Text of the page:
It's critical to understand and carefully examine long-term care alternatives if you're caring for a family member who has dementia or Alzheimer's disease. As the disease progresses, the care required will most likely vary.
Long-term care options for dementia patients should best suit your elderly loved ones. Read on to know which type of long-term care for dementia patients is ideal for their needs.
Dementia is progressive, which means that the individual with the disease will require more care and support as time passes. As your loved one's condition deteriorates, their requirements will grow, and despite your best efforts, you may not be able to meet their needs fully.
There is no cure for dementia, and a person's physical and mental health will only deteriorate as time passes due to stress and mental challenges.
However, if they require 24-hour supervision and help stay safe and have a good quality of life, residential care may be their only alternative. Thus, considering the following types of long-term care options is the first step.
ALFs provide an intermediate level of care, with residents receiving hands-on support with activities of daily living, and many provide a variety of add-on care services for a fee. Patients with mild to severe dementia frequently spend a significant amount of time in this setting.
Daily personal care allows them to preserve their health and safety while preserving part of their freedom, yet assisted living has limitations. If a resident has an emergency, staff members are available to help around the clock.
However, if one resident constantly requires assistance, it detracts from the care others receive and usually indicates that it's time to move to the next level of senior living.
Memory care is available in a standalone facility, a secure wing of an assisted living facility, or a continuing care campus with many levels of care in one location. While the physical environment may differ, all memory care facilities strive to provide long-term residential care suited to those with mid to late-stage dementia.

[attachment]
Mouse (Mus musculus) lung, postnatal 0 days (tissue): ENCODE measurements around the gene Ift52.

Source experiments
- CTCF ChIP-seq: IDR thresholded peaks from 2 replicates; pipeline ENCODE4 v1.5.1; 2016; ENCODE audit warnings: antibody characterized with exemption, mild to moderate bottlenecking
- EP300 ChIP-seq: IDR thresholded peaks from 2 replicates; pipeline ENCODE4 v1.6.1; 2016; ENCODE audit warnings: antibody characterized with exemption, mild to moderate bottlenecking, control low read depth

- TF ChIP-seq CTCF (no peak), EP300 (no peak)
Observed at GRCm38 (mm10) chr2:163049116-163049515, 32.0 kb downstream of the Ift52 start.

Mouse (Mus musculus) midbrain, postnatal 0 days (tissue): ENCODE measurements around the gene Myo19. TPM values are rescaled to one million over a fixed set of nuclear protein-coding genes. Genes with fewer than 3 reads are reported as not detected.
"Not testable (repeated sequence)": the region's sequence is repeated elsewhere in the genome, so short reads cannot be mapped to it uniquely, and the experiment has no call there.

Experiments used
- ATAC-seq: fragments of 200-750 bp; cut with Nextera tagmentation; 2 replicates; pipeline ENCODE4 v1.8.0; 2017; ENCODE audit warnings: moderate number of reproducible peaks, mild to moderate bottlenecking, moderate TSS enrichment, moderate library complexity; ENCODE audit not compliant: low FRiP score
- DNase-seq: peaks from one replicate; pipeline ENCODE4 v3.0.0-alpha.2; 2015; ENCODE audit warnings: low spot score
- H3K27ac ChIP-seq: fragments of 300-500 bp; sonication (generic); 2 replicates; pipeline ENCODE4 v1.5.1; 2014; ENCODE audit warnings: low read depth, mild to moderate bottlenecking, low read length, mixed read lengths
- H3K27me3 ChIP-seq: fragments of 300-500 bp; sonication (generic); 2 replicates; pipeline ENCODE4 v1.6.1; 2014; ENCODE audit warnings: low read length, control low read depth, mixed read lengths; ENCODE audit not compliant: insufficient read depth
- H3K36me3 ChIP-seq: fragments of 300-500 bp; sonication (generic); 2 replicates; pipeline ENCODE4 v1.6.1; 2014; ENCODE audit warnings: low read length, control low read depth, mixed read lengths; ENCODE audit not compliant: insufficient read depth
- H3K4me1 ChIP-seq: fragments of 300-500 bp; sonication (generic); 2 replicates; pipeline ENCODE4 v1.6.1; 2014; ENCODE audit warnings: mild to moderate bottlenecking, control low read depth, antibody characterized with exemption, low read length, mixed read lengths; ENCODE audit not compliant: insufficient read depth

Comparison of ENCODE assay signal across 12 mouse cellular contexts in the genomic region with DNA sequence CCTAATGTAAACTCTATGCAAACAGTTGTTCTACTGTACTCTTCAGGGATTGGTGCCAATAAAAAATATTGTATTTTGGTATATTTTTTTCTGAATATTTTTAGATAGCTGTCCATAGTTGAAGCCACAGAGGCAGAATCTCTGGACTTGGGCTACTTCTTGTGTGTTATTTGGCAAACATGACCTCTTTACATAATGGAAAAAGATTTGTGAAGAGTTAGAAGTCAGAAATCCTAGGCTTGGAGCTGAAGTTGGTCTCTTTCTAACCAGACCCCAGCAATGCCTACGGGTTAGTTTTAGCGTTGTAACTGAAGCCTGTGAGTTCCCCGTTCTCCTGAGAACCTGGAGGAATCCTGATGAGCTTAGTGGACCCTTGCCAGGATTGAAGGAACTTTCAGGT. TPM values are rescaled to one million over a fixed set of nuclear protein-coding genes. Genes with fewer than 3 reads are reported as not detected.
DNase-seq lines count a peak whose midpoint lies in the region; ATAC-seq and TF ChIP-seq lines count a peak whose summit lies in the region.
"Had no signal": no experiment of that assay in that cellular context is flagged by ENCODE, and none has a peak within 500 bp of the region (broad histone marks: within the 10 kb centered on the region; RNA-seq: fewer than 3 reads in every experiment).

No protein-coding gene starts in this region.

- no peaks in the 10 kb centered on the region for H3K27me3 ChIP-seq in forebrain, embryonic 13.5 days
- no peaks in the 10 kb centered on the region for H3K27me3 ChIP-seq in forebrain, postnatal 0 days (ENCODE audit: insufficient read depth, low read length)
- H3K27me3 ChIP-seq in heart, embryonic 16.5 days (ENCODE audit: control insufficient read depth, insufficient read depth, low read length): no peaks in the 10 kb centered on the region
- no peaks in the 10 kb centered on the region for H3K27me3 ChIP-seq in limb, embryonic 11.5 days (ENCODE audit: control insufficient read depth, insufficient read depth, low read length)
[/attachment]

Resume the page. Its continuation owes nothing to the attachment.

Dementia care is well-known among the specialists that operate at this level of senior living. Staff members understand the difficult behaviors that may arise. They are trained in how to diffuse tensions, how to communicate with their residents, and how to recognize subtle signs of a resident's mental or physical health.
Nursing homes, often known as skilled nursing facilities, provide the highest level of long-term care. This facility provides competent nursing care and ADL support around the clock.
Staff members have varying levels of medical knowledge. They can help with medication administration, IVs, injections, wound care, and other specialized medical duties often unavailable in the other settings described.
When dementia patients move to a nursing home, they are frequently in the final stages of the disease. Many people are incontinent at this stage of the disease and may be unable to walk safely, communicate, or feed themselves. These high-level needs necessitate careful care and supervision, which a nursing home can only provide.
Seeking assistance can help relieve the physical and mental strains of caregiving, and the sooner you start thinking about it, the better. If you start planning ahead of time, you'll have more time to research local resources and costs. At Senior Strong, you can find out which activities can benefit your loved ones with dementia.
William Rivers is an editor with a master’s degree in Human Services Counseling at Maine State University. He has more than 20 years of experience working in the senior healthcare industry.